East o’ the Sun, West o’ the Moon has always been my favorite, which is why I retold it as Sun and Moon, Ice and Snow.
What about the fairy tales you have not written about?
I didn’t really have one I hadn’t done up until my kids became obsessed with the Fisherman and his Wife. I can’t imagine doing a retelling of it, but it’s hilarious to read to kids and watch their reactions.
Can you tell me about some of the most influential books you’ve read in your life? Books that you might go back to over and over or books you read as a child that you still remember as an adult.
Dune (Frank Herbert) absolutely changed my life. It changed how I thought, it changed how I saw books. I was obsessed with the Dragonriders of Pern for many years as well. And anything I could find by Diana Wynne Jones instantly became a treasure to be savored, because before Harry Potter it was hard to find even Howl’s Moving Castle in this country. (Harry Potter not only changed publishing, but it is my top ten of favorite series of all time). And of course, The Hero and the Crown by Robin McKinley, which is the book that made me say, I want to be a fantasy writer, too!
You only wrote three books in your Princesses of Westfalin series but had 12 princesses. Did you ever imagine any of the other princesses’ love stories?
Yes-ish. The princesses became so real to me over the course of those books that I just knew as soon as I started Silver Woods which of them were happily married and which were still looking for their prince charming. I purposefully didn’t write twelve books because I felt so protective of them, and I couldn’t imagine putting them through some horrible battle or curse twelve times. Most of them didn’t fall in love dramatically: they just met a nice guy and got married and lived happily ever after, because they deserved it!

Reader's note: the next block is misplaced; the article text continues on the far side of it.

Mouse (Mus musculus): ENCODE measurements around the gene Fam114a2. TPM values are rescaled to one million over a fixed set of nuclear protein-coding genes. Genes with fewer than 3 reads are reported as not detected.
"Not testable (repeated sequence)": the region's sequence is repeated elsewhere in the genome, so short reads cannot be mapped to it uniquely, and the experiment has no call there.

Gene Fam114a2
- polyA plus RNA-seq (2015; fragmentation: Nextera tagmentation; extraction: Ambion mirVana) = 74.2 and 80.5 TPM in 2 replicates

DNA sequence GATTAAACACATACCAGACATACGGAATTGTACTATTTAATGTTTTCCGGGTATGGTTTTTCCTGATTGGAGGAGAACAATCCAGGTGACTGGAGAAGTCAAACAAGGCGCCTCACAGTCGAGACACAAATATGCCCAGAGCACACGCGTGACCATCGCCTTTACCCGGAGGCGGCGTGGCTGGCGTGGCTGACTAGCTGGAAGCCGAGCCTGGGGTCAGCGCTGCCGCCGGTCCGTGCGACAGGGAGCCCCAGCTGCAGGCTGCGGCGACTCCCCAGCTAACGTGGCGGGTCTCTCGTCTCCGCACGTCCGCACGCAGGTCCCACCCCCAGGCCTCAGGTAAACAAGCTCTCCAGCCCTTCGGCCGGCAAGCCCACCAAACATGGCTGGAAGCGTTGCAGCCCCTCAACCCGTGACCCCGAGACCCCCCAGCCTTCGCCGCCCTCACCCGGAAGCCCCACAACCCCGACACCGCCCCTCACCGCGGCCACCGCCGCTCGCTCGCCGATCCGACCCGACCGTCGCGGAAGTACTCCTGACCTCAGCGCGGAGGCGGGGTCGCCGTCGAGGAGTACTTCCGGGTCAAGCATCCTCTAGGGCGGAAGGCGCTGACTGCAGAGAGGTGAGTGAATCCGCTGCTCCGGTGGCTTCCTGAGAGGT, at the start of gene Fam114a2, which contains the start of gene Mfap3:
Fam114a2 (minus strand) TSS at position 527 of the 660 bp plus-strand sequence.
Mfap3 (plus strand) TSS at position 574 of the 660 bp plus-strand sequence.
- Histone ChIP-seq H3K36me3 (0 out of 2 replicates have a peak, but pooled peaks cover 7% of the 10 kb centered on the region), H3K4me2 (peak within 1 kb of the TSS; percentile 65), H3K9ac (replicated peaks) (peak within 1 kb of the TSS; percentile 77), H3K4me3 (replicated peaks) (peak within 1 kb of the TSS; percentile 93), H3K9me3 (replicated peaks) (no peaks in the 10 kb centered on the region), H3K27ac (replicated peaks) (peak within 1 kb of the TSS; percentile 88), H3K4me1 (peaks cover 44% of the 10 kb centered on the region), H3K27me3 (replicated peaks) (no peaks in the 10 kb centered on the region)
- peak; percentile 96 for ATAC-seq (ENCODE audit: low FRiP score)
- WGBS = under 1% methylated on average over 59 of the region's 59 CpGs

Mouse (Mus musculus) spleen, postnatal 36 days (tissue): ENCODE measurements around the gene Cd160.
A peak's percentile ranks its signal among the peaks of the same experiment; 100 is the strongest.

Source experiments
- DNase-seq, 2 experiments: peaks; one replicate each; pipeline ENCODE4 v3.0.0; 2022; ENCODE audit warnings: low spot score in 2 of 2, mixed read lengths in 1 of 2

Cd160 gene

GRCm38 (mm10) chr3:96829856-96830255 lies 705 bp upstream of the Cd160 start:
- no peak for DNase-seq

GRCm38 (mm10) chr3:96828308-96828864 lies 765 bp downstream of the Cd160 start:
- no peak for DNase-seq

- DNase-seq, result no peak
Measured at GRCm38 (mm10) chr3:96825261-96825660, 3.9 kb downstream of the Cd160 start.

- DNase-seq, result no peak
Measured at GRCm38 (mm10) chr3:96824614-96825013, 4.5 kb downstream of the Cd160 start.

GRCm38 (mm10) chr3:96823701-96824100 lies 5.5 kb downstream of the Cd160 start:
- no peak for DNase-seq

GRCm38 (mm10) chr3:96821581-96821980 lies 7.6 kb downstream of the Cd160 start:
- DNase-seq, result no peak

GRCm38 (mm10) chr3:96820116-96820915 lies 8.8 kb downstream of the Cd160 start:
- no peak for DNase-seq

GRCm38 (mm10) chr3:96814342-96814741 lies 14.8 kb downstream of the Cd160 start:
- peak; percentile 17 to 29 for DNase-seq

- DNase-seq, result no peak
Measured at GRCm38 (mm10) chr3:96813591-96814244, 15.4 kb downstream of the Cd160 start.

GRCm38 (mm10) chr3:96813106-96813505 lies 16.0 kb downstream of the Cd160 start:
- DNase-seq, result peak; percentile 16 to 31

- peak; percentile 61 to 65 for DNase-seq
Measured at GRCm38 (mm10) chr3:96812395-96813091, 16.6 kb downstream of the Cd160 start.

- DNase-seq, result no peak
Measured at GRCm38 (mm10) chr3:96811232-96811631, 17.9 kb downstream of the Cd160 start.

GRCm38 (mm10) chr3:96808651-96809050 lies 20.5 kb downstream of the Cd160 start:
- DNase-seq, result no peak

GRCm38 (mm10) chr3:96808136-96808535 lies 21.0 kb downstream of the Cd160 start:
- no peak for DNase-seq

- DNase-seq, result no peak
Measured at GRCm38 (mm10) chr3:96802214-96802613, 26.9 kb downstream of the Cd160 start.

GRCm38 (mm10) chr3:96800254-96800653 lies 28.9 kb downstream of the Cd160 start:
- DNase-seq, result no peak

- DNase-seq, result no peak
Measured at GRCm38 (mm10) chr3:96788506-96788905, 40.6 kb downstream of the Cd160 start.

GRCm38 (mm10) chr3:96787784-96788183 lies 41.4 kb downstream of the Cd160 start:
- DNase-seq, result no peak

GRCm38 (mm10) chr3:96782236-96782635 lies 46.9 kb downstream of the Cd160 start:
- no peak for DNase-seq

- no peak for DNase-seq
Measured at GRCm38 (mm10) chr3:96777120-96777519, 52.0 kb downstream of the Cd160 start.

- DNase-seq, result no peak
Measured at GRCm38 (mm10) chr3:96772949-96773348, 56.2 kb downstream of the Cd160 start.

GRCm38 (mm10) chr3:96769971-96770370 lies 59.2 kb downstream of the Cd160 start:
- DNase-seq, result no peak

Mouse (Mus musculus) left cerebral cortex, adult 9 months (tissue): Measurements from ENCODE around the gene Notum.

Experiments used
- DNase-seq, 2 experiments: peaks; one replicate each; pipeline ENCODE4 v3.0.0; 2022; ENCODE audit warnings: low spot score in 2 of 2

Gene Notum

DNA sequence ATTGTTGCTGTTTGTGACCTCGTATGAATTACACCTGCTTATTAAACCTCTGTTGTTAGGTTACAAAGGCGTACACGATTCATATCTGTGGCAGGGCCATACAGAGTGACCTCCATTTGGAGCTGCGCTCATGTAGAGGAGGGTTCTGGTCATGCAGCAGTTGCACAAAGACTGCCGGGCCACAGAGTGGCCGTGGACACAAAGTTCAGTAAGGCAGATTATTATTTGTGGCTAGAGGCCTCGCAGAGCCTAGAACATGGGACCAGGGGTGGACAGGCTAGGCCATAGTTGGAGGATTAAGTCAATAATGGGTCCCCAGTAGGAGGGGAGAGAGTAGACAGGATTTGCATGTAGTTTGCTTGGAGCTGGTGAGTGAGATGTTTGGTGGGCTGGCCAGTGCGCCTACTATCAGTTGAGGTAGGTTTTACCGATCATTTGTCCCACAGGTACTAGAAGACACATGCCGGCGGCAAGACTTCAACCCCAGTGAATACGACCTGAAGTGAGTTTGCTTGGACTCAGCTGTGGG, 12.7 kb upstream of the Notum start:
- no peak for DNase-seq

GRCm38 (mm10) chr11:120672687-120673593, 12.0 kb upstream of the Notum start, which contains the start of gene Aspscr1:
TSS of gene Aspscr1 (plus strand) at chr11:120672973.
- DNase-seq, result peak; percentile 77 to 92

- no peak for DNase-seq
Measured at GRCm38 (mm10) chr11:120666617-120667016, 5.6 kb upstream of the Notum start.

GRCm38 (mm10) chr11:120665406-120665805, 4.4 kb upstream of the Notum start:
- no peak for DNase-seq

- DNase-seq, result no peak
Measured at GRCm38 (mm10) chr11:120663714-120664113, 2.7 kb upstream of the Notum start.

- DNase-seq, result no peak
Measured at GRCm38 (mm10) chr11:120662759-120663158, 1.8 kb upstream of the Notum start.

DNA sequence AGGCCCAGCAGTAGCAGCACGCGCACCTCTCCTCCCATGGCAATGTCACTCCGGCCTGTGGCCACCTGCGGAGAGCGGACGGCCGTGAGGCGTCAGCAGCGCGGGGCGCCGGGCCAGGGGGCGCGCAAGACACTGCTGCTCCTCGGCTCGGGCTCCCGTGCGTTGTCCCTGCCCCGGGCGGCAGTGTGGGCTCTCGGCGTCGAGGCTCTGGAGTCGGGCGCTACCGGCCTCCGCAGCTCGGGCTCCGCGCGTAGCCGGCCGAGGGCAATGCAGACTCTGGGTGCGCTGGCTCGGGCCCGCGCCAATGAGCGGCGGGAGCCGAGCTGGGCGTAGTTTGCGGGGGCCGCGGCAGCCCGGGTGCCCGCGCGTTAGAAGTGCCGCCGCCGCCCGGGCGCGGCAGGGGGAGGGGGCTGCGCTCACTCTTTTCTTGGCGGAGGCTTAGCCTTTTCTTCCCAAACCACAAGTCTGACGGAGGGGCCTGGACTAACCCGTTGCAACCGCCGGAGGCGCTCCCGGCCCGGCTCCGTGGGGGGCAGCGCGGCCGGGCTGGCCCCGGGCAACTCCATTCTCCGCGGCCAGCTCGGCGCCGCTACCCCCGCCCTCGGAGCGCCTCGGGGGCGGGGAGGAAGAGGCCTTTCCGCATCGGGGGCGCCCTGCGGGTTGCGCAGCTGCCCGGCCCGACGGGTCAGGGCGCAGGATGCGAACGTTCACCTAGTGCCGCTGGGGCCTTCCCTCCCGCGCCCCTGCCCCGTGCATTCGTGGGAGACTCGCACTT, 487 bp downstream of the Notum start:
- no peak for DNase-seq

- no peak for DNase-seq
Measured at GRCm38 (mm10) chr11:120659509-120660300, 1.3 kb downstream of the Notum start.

In your Goodreads bio, you talk about loving movies, both cheesy comedies and those that are considered “films.” What are some of your favorite films? Do you ever accidentally use the films you watch as inspiration in your writing?
Well, Silver in the Blood came about because I saw a really terrible movie set in Romania, and wanted to write something set there to use the setting better. The movie shall remain nameless, but the only similarity is that they both take place mostly in Bucharest. But some of my favorite films are Penelope starring Christina Ricci and James MacAvoy, Labyrinth, The Dark Crystal, and Brave.
You just came out with a new book last summer. Can you tell me a little about it? What was the inspiration?
Silver in the Blood is my baby. As I just mentioned, it was inspired by a crappy movie. But as I looked into Romania as a setting, I realized what a fascinating history that country has had. It was also inspired by the writing of Edith Wharton. I dearly love her book The Buccaneers and wanted to do something that was a mix of New York High Society, Romanian exoticness, and magic.
You have so many fun lively characters, how do you develop your characters? Are they ever inspired by the people in your life?